Extra Pass: 2014 Eastern Conference’s last chance to avoid being the worst NBA conference ever

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In a packed slate of 14 games tonight, five of which feature both teams legitimately jockeying for playoff position, Timberwolves-Heat does not stand out.

But the seemingly innocuous game is the Eastern Conference’s best chance of beating a Western Conference team the rest of this season.

Just seven East-West games remain  this year:

  • Friday: Minnesota Timberwolves at Miami Heat
  • Saturday: Minnesota Timberwolves at Orlando Magic
  • Wednesday: Miami Heat at Memphis Grizzlies
  • Wednesday: Chicago Bulls at Minnesota Timberwolves
  • April 11: Philadelphia 76ers at Memphis Grizzlies
  • April 13: Oklahoma City Thunder at Indiana Pacers
  • April 16: Detroit Pistons at Oklahoma City Thunder

The East must win three of those games to avoid being the worst the NBA’s worst conference ever as determined by record against the other other conference. Currently, the East is 163-280 against the West this season.

If the East wins two of the remaining games, it will tie its 2004 predecessor as the NBA’s worst conference ever. If the East wins zero or one, it will rank alone at the bottom.

A caveat: The NBA didn’t adopt conferences until 1971. Prior, the league had divisions that effectively served as conferences as we now them (only they weren’t subdivided into separate units, as divisions do to conferences today).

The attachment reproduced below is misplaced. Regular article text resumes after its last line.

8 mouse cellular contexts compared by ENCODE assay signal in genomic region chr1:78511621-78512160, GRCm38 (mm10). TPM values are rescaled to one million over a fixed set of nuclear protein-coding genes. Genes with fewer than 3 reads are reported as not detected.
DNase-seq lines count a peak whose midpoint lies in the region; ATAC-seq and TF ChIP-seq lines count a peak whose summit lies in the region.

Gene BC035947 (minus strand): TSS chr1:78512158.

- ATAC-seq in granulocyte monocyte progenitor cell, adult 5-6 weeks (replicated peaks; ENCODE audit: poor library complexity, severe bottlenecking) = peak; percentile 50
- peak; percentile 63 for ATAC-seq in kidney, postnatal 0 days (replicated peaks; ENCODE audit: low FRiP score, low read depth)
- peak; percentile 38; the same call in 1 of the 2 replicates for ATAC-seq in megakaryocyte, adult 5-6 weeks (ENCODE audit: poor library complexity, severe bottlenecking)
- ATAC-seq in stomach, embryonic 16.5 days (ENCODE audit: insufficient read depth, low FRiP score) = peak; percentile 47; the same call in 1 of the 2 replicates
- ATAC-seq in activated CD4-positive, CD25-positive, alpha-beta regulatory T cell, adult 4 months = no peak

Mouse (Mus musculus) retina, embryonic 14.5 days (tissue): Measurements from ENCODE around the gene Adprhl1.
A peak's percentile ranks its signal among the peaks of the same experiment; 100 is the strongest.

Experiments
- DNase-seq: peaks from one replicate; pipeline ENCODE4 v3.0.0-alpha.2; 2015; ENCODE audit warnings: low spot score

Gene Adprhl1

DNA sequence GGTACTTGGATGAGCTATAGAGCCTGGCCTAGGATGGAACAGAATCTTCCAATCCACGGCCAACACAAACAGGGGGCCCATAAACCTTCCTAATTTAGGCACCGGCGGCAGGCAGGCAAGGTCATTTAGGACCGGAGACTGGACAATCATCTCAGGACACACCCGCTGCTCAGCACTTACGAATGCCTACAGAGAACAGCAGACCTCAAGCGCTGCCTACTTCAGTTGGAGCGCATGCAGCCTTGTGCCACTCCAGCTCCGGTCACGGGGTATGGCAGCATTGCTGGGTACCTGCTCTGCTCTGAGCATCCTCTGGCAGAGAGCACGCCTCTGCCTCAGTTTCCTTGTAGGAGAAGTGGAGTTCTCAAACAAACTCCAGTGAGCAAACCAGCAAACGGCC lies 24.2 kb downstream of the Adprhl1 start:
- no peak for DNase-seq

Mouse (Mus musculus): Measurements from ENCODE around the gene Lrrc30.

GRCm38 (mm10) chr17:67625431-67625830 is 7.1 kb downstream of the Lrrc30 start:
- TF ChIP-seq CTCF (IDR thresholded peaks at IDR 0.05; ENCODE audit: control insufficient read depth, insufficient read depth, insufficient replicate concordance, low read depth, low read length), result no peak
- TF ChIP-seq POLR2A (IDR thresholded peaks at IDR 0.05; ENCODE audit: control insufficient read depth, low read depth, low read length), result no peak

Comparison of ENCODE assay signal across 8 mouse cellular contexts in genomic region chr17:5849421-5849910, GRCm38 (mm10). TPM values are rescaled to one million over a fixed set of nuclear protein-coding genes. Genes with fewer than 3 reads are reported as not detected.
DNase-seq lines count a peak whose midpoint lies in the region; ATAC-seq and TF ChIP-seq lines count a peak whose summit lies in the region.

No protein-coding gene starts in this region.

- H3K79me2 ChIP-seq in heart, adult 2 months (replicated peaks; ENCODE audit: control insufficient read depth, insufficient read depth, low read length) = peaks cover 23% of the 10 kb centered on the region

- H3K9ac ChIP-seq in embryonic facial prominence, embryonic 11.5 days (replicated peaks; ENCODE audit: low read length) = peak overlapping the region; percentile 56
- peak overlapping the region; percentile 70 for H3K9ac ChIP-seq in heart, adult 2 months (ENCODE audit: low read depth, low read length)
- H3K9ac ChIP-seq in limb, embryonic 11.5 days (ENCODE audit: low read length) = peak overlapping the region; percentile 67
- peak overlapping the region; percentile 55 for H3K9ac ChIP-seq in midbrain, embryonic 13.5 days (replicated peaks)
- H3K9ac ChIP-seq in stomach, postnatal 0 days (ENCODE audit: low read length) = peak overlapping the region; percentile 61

With the exception of 1950, there was an Eastern Division and Western Division between 1947 and 1970. In 1950, the league had three divisions (Eastern, Central and Western) and held a round-robin playoffs.

Here are the win percentages of each conference – and before that, division – in NBA history:

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And here are the worst of the bunch:

1. 1960 Western Division: 42-102 (0.292)

2. 1950 Western Division: 50-114 (0.305)

3. 1948 Eastern Division: 31-65 (0.323)

4. 2004 Eastern Conference: 154-266 (0.367)

5. 1972 Eastern Conference: 125-215 (0.368)

6. 2014 Eastern Conference: 163-280 (0.368)

7. 1958 Western Division: 54-90 (0.375)

8. 1966 Western Division: 76-124 (0.380)

9. 2001 Eastern Conference: 161-259 (0.383)

10. 1968 Western Division: 98-154 (0.389)

So, the 2014 Eastern Conference can’t fall below a few old-timey Divisions, even with an 0-7 finish. But since the NBA’s major divisor became conferences, the 2014 East will go down as one of the worst of all-time.

The only remaining question is whether it will be the worst of all time.

Tractors worth $50,000 stolen from Scottie Pippen’s farm

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HAMBURG, Ark. (AP) — Authorities in rural Arkansas are investigating the theft of more than $50,000 worth of equipment from a farm owned by former NBA star Scottie Pippen.

Investigator Mark Griever of the Ashley County Sheriff’s Office says two tractors were stolen from the farm in Hamburg, about 110 miles (180 kilometers) southeast of Little Rock. According to the Arkansas Democrat-Gazette, Pippen’s family is offering a $2,500 reward for information leading to an arrest and conviction.

Griever says Pippen owns the livestock farm with his brother.

Pippen, who now lives in Florida, is a native of Hamburg. Pippen won six NBA titles with the Chicago Bulls alongside Michael Jordan in the 1990s.

Bucks’ Jabari Parker “frustrated,” wants more playing time

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In the first two games against Boston, Jabari Parker is 1-of-7 shooting, has grabbed 15 percent of the available rebounds while on the court (low for a big expected to board), has more turnovers than assists, has been exploited on defense by Boston, and is -29. All in just 25 minutes.

Parker is also frustrated he isn’t getting more minutes and more of a chance to prove himself. From Stephen Watson of WISN News 12 in Milwaukee: